The above-mentioned problems with transistors and other problems are addressed by the present invention and will be understood by reading and studying the following specification.
The present invention encompasses a pair of vertical, ultra-thin body transistors formed on a vertical pillar on a substrate. The substrate has a first p+ source region and a first n+ drain region. A second n+ drain region is formed over a first portion of the top of the pillar and at an opposing end of a first ultra-thin silicon body from the first source region. A second p+ source region is formed over the remaining portion of the top of the pillar and coupled serially to the first drain region. The second source region is formed at an opposing end of a second ultra-thin silicon body from the second drain region. Both ultra-thin silicon bodies are formed along the sidewalls of the pillar. A gate is formed over each silicon body.
During operation, a bias on the gate induces n-channels to form along the sidewalls of the pillar in each ultra-thin silicon body. Tunneling of electrons occurs from the source valence band to the induced channel regions, resulting in drain current, in response to a drain voltage.
Further embodiments of the invention include methods and apparatus of varying scope.
In the following detailed description of the invention, reference is made to the accompanying drawings that form a part hereof and in which is shown, by way of illustration, specific embodiments in which the invention may be practiced. In the drawings, like numerals describe substantially similar components throughout the several views. These embodiments are described in sufficient detail to enable those skilled in the art to practice the invention. Other embodiments may be utilized and structural, logical, and electrical changes may be made without departing from the scope of the present invention. The following detailed description is, therefore, not to be taken in a limiting sense, and the scope of the present invention is defined only by the appended claims and equivalents thereof. The terms wafer or substrate used in the following description include any base semiconductor structure. Both are to be understood as including silicon-on-sapphire (SOS) technology, silicon-on-insulator (SOI) technology, thin film transistor (TFT) technology, doped and undoped semiconductors, epitaxial layers of a silicon supported by a base semiconductor structure, as well as other semiconductor structures well known to one skilled in the art. Furthermore, when reference is made to a wafer or substrate in the following description, previous process steps may have been utilized to form regions/junctions in the base semiconductor structure, and terms wafer or substrate include the underlying layers containing such regions/junctions.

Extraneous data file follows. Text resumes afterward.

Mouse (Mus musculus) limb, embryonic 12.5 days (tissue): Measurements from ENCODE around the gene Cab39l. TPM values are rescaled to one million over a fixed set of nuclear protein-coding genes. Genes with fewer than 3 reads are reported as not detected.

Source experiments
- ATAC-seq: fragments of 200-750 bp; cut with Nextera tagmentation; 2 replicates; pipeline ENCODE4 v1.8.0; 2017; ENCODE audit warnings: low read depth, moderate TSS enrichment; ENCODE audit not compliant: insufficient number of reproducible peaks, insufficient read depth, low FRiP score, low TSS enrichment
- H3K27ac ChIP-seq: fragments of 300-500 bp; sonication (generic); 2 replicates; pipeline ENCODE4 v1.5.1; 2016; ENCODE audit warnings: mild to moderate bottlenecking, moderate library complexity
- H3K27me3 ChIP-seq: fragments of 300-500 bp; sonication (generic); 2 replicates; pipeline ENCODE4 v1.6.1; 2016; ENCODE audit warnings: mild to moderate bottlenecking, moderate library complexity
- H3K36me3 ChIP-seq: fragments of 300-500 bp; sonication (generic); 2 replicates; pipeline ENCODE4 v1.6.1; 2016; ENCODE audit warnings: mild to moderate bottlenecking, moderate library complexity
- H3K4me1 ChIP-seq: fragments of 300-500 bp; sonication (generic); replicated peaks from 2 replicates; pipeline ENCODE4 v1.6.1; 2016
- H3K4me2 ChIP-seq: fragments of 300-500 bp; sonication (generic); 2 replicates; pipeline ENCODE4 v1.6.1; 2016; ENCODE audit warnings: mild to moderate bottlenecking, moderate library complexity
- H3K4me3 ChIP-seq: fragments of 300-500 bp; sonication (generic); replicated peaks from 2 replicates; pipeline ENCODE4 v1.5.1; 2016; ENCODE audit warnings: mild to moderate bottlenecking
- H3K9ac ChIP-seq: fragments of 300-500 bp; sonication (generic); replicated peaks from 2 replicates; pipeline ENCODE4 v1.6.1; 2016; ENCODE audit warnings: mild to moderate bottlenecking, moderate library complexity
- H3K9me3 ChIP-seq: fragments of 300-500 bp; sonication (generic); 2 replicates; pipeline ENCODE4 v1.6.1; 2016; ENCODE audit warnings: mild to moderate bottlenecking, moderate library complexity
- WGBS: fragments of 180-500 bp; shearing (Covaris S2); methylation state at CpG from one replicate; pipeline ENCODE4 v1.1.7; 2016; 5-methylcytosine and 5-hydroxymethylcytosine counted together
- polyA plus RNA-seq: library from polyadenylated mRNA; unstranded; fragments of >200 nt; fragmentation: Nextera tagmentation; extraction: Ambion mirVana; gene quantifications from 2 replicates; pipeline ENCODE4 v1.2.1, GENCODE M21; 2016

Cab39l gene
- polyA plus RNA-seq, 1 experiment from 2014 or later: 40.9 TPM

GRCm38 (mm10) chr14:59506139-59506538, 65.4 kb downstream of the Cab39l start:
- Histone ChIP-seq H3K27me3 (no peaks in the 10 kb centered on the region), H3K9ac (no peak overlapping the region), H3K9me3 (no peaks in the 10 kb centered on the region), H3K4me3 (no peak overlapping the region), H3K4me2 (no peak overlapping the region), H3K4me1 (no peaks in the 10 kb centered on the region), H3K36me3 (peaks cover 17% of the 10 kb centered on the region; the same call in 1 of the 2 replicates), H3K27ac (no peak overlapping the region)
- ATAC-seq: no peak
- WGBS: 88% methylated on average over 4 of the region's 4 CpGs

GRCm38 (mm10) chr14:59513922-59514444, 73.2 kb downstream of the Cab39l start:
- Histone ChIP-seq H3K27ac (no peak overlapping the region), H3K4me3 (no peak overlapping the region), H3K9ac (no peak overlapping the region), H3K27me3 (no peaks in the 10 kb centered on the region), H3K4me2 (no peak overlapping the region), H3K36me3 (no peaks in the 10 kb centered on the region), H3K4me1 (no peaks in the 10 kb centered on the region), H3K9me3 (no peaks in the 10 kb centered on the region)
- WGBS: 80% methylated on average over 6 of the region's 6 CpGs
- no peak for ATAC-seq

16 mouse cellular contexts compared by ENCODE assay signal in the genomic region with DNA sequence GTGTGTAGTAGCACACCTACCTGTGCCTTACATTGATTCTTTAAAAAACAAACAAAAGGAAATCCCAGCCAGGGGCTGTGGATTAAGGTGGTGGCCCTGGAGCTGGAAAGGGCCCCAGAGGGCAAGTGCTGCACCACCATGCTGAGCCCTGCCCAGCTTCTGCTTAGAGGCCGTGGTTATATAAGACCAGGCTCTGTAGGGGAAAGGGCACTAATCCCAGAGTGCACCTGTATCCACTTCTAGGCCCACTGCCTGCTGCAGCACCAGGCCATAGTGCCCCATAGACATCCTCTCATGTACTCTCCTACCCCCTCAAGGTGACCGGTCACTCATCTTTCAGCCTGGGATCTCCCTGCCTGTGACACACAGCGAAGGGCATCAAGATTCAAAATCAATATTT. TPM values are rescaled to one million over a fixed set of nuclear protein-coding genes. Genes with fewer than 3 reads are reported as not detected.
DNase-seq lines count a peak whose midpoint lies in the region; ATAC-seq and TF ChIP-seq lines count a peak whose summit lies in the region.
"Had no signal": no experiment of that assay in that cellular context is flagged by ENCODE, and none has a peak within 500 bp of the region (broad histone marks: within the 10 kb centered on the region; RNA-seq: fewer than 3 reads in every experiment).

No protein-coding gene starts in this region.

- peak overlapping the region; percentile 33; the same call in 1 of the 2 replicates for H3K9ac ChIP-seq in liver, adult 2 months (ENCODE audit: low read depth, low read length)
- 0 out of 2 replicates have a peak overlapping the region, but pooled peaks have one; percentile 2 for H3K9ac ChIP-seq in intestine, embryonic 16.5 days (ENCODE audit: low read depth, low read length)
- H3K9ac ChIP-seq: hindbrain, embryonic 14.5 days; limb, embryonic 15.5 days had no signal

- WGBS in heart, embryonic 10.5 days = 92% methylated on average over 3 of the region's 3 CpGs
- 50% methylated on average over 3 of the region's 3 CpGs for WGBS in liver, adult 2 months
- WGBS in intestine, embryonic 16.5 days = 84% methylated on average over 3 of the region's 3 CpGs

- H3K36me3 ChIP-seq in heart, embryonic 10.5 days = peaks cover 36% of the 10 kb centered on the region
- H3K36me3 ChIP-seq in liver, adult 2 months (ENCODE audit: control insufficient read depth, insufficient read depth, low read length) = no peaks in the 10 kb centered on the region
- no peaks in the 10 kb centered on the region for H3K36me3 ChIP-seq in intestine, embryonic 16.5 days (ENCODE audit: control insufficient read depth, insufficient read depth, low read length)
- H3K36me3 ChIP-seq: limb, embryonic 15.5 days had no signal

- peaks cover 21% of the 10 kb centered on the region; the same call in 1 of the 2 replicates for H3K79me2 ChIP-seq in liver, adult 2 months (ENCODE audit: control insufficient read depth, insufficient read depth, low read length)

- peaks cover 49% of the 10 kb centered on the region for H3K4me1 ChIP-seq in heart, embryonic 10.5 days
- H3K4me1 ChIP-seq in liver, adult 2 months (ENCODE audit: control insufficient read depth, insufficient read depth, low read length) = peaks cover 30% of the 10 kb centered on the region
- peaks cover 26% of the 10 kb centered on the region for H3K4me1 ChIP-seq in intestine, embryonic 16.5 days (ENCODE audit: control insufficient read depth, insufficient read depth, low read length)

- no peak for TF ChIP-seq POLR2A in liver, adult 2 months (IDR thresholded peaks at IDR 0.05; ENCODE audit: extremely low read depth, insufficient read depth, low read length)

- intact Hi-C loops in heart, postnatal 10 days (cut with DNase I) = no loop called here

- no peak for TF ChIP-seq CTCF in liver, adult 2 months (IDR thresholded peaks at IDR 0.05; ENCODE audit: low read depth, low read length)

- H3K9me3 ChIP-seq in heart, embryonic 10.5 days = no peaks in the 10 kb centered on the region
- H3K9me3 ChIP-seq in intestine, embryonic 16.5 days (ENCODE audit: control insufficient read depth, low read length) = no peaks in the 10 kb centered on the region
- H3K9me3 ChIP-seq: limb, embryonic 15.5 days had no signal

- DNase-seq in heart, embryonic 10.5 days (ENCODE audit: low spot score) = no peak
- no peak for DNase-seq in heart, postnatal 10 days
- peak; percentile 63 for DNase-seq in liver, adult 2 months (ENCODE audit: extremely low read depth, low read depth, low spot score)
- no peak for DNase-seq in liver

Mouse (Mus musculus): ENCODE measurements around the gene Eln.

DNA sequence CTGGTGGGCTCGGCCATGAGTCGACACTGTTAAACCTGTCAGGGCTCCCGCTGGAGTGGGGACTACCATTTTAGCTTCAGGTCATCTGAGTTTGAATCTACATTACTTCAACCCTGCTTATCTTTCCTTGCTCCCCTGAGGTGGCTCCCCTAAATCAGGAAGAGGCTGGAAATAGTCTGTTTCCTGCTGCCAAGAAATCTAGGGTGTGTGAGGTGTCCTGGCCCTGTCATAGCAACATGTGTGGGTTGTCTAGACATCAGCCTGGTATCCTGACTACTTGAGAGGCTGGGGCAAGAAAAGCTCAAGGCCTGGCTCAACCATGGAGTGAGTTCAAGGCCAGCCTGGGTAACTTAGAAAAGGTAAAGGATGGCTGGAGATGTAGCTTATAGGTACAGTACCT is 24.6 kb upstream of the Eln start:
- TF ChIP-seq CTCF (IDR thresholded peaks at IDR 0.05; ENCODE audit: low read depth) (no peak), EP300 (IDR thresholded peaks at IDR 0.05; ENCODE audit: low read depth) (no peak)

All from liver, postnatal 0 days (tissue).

The illustrated embodiment is formed in a p-type silicon substrate 360 and a doped n-well 300 in the substrate 360. Alternate embodiments may use other conductivity doping for the substrate/well and/or other materials for the substrate instead of silicon.
Instead of the conventional n+ source region formed in the n-well 300, the source 301 of the left most transistor 351 is p+ doped. Additionally, the source wiring that couples the source to other components in a circuit is also p+ doped. The drain 302 of the right transistor 350 is an n+ region doped in the substrate 360.